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Warren Buffett’s really bad week

Warren BuffettWarren Buffett
Warren Buffett

Warren Buffett likely had a worse week in the market than you did.

It started off with Walmart (WMT). Last week, at a meeting with analysts, the company predicted that sales would be flat this year and that earnings would likely drop this year and next. Walmart’s stock fell 10%, or $6.07. Buffett’s Berkshire Hathaway (BRKA) holds roughly 60.4 million shares of Walmart, so that was a $360 million hit to the conglomerate’s investment portfolio.

That same day, Wells Fargo (WFC) reported earnings that were up a mere 1%. Banks are supposed to do well when the economy is doing well. Its shares dropped a modest $0.36. But to Buffett’s Berkshire, which holds 470 million shares of Wells Fargo, amounting to a $24 billion stake, that small drop meant another $170 million shaved off the Oracle of Omaha’s portfolio.

Then came IBM (WFC), which Buffett has bet heavily on over the past few years. On Monday afternoon, the tech giant reported third quarter earnings that were 14% below the same quarter’s results last year. IBM’s shares fell 6%, or $8.58. The resulted in a $680 million hit to Buffett’s Berkshire, which owns nearly 79.5 million shares of IBM, a stake now worth just over $11 billion.

Three stocks, one week, $1.2 billion down the drain.

These are only three of the dozens of stocks that Buffett and his two top investment lieutenants, Todd Combs and Ted Weschler, have in Berkshire’s portfolio. Others have likely risen. And Wells Fargo has since rebounded. What’s more, Berkshire’s portfolio is roughly $115 billion, so a $1.2 billion drop is only a loss of 1%.

But they are three of the top five holdings in Berkshire Hathaway’s stock market portfolio, as of the end of the second quarter. The other two are American Express (AXP) and Coca-Cola (KO). Together, those five stocks make up 60% of Buffett portfolio.

Taken together as a group, Buffett’s five largest investments come across as struggling giants with business issues that don’t seem to be going away soon, the kind that will be very hard for the companies to fix. Coke needs to make a massive shift away from sugary drinks. Walmart still lags in e-commerce at a time when retail is shifting online. And American Express, which has lived off corporate expense plans, is struggling as companies cut back costs. The end of its Costco deal will stymie efforts to reach new customers.

Even IBM, Buffett’s most prominent investment in the technology industry, seems behind the times. It’s trying to make the shift into business analytics and cloud computing. But its supercomputer Watson has yet to generate significant revenue. And its traditional services business is slipping. At the very least, Buffett’s timing seems to be off with IBM. In the five years before he started buying shares in the company in early 2011, IBM’s stock was up 78%. Since then, the company’s stock price has fallen by just under 4%.

Doug Kass, a hedge fund manager who has long been bearish on Berkshire, recently wrote that Buffett has hit his peak. He says Berkshire has put its money in companies that are “poorly positioned in our changing economy.” Kass says the company looks like an index fund that’s stuck in overpriced, slow growing companies.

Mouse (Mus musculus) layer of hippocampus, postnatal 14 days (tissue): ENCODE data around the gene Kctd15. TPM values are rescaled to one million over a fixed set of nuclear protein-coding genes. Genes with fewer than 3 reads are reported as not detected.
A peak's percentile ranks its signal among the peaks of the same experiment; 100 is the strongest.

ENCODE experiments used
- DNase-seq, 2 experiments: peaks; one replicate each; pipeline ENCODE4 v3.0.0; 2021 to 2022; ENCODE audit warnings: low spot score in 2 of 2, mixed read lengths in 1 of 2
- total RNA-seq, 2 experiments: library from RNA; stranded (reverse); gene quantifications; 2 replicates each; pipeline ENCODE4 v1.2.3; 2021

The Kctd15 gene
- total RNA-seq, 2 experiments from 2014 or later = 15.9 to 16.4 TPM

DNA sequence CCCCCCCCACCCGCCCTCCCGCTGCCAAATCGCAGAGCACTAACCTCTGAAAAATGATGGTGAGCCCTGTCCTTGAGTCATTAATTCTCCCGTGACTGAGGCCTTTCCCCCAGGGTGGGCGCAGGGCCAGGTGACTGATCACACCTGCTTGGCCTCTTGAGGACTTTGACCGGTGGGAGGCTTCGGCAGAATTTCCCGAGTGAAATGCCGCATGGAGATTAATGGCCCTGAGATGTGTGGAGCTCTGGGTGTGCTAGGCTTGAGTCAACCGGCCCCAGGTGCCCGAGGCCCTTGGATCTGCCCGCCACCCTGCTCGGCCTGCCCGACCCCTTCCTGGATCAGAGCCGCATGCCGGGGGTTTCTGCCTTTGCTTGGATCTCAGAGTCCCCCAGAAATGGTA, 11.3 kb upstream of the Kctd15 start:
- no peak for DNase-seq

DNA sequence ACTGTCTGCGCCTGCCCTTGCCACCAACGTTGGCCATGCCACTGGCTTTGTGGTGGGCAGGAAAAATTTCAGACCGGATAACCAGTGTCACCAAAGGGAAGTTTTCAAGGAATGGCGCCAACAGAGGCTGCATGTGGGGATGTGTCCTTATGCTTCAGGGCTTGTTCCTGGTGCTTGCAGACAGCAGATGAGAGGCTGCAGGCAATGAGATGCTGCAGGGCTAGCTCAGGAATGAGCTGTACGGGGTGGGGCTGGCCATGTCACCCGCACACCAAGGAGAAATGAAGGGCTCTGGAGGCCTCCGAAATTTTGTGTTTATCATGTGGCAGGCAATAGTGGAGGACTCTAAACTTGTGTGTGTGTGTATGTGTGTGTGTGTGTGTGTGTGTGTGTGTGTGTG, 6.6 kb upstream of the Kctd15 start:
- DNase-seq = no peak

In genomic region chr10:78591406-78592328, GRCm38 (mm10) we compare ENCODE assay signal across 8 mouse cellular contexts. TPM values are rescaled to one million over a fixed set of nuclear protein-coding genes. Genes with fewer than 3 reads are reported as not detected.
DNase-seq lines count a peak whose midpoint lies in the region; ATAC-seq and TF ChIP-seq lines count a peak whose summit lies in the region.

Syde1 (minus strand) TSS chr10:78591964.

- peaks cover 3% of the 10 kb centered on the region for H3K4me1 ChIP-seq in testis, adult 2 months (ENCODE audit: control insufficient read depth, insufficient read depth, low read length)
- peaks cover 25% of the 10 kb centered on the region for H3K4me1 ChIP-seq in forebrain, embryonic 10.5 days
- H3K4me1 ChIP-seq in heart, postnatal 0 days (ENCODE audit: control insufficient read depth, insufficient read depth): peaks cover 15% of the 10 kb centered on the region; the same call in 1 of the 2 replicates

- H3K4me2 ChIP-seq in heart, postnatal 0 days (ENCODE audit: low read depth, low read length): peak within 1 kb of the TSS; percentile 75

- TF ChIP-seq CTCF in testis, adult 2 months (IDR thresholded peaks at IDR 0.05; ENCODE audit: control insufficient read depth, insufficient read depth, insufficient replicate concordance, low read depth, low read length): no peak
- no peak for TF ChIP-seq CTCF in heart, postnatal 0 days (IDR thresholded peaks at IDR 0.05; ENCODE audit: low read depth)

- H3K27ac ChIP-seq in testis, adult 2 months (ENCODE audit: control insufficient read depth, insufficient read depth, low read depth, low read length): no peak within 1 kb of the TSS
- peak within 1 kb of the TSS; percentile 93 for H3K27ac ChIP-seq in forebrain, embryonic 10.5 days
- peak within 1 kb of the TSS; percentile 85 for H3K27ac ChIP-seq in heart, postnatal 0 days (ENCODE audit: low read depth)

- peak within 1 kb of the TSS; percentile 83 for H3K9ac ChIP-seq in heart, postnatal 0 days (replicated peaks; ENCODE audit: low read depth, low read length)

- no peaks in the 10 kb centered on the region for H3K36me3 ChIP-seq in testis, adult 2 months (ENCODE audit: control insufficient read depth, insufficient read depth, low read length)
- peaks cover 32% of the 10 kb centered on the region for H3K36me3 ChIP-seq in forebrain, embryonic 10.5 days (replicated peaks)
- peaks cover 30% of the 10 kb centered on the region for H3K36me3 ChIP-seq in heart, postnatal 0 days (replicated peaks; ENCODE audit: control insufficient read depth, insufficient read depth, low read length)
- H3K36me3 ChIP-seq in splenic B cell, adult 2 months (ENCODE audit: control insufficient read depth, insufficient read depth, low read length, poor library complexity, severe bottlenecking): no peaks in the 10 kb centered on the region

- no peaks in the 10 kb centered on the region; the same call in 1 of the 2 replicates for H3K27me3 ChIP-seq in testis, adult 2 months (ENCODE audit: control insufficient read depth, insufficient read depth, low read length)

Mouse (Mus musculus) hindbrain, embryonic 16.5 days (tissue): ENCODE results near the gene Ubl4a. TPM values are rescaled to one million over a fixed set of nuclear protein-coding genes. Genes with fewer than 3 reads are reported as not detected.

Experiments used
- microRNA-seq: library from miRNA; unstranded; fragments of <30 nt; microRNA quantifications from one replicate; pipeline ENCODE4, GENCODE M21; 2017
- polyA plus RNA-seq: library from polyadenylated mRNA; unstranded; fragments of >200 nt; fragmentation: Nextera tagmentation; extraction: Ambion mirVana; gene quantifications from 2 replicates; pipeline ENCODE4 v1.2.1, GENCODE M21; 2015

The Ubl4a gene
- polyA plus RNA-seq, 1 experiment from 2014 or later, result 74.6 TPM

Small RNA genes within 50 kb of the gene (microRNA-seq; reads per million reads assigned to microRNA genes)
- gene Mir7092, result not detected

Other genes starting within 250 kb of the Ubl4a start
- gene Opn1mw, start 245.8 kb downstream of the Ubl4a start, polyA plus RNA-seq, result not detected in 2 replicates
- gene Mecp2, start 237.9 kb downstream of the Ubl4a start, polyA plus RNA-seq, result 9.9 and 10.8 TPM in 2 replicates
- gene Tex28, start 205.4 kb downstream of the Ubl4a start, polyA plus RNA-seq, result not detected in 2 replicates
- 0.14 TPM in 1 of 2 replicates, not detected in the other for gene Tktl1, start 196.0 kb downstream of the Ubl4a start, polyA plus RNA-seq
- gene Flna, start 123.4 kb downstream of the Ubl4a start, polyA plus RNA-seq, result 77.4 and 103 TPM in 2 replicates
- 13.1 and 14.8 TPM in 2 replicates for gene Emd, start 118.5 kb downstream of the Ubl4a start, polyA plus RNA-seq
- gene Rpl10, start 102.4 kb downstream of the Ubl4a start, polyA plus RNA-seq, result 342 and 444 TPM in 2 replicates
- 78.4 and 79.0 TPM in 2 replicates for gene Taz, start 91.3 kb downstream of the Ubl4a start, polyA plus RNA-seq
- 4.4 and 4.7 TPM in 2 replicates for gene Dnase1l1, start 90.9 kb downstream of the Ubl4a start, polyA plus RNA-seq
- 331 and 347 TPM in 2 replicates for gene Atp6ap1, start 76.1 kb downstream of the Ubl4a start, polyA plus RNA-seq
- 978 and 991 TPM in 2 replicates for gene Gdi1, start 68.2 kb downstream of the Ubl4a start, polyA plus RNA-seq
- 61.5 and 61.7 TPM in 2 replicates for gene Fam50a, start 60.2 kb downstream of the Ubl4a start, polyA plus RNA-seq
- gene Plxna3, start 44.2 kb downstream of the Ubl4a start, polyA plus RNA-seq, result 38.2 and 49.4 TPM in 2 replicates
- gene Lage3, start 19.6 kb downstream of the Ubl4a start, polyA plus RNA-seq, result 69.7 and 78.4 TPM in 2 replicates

Berkshire’s shares decreased by more than 11% in 2015 so far. At the same time, the S&P 500 has been basically flat. Of course, this comes after a number of years in which Berkshire’s shares have far outperformed the S&P 500.

Berkshire, though, has morphed in the past decade or so from Buffett’s insurance-investing vehicle to a full fledged conglomerate. It now owns the giant railroad Burlington Northern Santa Fe, a quarter of the food company Kraft Heinz, Fruit of the Loom, Dairy Queen, and dozens of other companies. In August, it said it was buying Precision Castparts, a maker of industrial equipment, for $37 billion, its second largest deal ever, after BNSF. So, the performance of its public investments now constitutes a shrinking part of what determines the movement of its stock price.

But here, too, Kass says Buffett is overpaying for slow growing businesses that generate a lot of cash flow and not much growth. I have written about the fact that Buffett has been paying higher and higher prices for Berkshire’s acquisitions. Berkshire paid 25 times earnings for Kraft, a company that was only expected to grow its earnings by 8% a year.

It’s a dangerous business to second guess the greatest investor of all time. But here’s the bear case for Buffett, if you want to make it: Buffett has generally favored business that have a lot of value in their brands. That generally puts him into large established companies that have dominated their industries for a while. Buffett is a buy and hold investor, and he thinks of himself like an owner. He has no plans to sell his biggest investments.

If we are living in a time of with massive economic change or a big shift in society’s preferences, someone who invests like Buffett will get caught off guard.

That being said, everyone has a bad week, even Warren Buffett.

Correction: An earlier version of this story said that Berkshire Hathaway held 40 million shares of Wells Fargo. In fact, it holds 470 million shares.